How To Buy A Car
How to Buy A Car (Without Being Taken For A Ride)
By Jacqui Herritt, Featured In Momspace Magazine
If you have been watching the news, you know that now is not a good time to be in the automotive business. The manufacturers are suffering and will do anything and everything to sell.
These dire times provide an ideal opportunity for anyone who is looking to get a nice ride for less. However, a consumer still needs to take the steps necessary to make sure their new dream car does not turn into a nightmare. Here are a few rules of thumb you need to keep in mind when buying a new (or used) car.
First, do your research! Make sure the car has a strong customer satisfaction rating, provides the features you need and want, and is priced within your range.
Also, if you are purchasing a used car, it is worth hiring an outside mechanic to check the car out prior to signing on the dotted line.
Also, ask family, friends and neighbors. Often overlooked, these are some of the very best resources for car shoppers. In many cases, they can provide reliable and useful information about the vehicle you may be considering.
Second, know the MSRP, the Manufacturer's Suggested Retail Price. Unless a car is in high demand, dealers generally sell cars lower than MSRP. And don't forget to shop around; call several authorized dealers to see if they can get a better offer for you. Identical cars are widely available from dealer to dealer; it's only the price that changes!
Third, it's very important to try it before you buy it. Before you sign the papers and drive off, try every feature, from the defroster to the stereo to the horn. Take the car for a lengthy test drive, listen for unusual sounds and pay attention to how the car steers, accelerates, brakes, and handles. If something isn't working properly, don't sign anything and don't accept promises to fix it after the sale! This is the one time you have total control over the dealer and salesperson. Stay in control and demand perfection before you sign or you may be buying a headache down the road.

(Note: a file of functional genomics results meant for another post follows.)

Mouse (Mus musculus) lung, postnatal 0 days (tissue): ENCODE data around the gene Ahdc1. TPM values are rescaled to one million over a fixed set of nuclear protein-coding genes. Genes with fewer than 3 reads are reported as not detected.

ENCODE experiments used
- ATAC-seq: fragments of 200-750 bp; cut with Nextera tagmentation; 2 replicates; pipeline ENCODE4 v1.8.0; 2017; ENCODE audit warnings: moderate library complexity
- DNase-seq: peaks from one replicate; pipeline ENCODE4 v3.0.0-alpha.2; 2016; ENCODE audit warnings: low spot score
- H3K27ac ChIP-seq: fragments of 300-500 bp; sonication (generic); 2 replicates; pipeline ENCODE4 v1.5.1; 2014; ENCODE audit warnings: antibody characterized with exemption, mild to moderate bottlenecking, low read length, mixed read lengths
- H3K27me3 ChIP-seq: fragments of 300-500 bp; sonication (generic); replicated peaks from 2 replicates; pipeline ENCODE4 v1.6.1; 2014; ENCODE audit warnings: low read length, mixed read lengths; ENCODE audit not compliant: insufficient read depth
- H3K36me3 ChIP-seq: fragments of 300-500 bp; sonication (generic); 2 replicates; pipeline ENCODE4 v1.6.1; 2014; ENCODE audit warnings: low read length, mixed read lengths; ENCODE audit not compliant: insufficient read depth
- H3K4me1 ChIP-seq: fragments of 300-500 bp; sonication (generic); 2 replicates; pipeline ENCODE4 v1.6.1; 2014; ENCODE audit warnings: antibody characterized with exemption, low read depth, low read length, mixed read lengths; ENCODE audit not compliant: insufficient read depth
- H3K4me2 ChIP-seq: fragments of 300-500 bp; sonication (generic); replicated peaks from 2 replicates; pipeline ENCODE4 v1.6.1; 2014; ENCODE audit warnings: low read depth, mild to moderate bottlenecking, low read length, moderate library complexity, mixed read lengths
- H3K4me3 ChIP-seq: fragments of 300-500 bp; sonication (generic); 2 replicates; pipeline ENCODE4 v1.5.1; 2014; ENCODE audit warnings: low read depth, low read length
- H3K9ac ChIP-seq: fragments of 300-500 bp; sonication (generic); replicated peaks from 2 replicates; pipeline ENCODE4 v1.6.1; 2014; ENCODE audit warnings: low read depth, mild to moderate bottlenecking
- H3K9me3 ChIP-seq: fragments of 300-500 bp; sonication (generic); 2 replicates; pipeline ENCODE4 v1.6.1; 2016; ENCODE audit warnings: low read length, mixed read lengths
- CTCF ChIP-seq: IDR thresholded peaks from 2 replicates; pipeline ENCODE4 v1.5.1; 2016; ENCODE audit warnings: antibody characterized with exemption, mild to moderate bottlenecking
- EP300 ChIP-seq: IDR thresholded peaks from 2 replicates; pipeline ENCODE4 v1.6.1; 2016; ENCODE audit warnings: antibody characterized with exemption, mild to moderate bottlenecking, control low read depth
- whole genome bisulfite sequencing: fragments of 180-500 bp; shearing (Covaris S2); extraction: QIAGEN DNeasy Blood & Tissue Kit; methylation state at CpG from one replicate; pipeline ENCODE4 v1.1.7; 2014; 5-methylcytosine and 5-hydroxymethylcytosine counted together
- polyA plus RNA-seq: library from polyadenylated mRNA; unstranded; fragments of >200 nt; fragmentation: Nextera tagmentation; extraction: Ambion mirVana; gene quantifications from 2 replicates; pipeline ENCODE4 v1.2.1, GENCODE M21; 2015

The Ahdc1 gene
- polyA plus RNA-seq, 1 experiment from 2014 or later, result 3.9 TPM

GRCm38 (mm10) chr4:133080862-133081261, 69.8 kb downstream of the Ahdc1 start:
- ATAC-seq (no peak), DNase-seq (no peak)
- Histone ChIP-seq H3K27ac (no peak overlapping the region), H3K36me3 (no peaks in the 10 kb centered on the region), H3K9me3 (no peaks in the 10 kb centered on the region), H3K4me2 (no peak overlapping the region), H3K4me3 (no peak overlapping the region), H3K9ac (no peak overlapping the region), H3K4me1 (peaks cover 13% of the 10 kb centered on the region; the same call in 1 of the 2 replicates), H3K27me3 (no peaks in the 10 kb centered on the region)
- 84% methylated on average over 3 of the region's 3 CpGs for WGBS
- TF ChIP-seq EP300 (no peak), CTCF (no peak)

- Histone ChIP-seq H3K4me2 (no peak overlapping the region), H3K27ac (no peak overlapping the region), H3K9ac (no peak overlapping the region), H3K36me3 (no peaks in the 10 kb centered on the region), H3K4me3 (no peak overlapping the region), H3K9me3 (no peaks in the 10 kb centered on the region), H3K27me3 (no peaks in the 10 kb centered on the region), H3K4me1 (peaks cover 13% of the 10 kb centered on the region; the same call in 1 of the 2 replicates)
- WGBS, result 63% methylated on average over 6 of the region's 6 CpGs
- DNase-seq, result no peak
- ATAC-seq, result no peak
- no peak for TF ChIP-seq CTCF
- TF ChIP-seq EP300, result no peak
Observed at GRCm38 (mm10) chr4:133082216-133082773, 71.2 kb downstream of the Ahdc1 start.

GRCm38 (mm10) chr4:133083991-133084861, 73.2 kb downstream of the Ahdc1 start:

Fourth, never purchase a car without a manufacturer's warranty, whether new or used. Otherwise, getting your car fixed properly by qualified mechanics, with the maximum of expertise and the minimum of hassle, may be next to impossible. If the manufacturer of the car will issue a warranty, it must stand behind the work performed.
Finally, know your rights! If you have purchased a new car or a car with an existing manufacturers warranty and you have a reoccurring problem that they can't seem to fix, you do have legal rights. Best of all, legal help is completely free to consumers under State and Federal Laws. Don't be afraid to consult an attorney if needed.
Look At Websites Like:
- Consumer Reports (www.consumerreports.org) is a great source of information!
- For pre-owned cars check out Kelly Blue Book (www.kbb.com).
- While Carfax (www.carfax.com) is very useful, their report may be incomplete and not include smaller accidents not reported to insurance companies.
Jacqui Herritt is one of the country's most prominent consumer attorneys. For the past ten years, she has served as Managing Attorney for the Lemon Law and automotive consumer advocacy firm of Kimmel & Silverman. For more information on the Lemon Law and free legal representation, call 1-800-LEMON-LAW (1-800-536-6652) or visit Kimmel & Silverman's website at www.lemonlaw.com.
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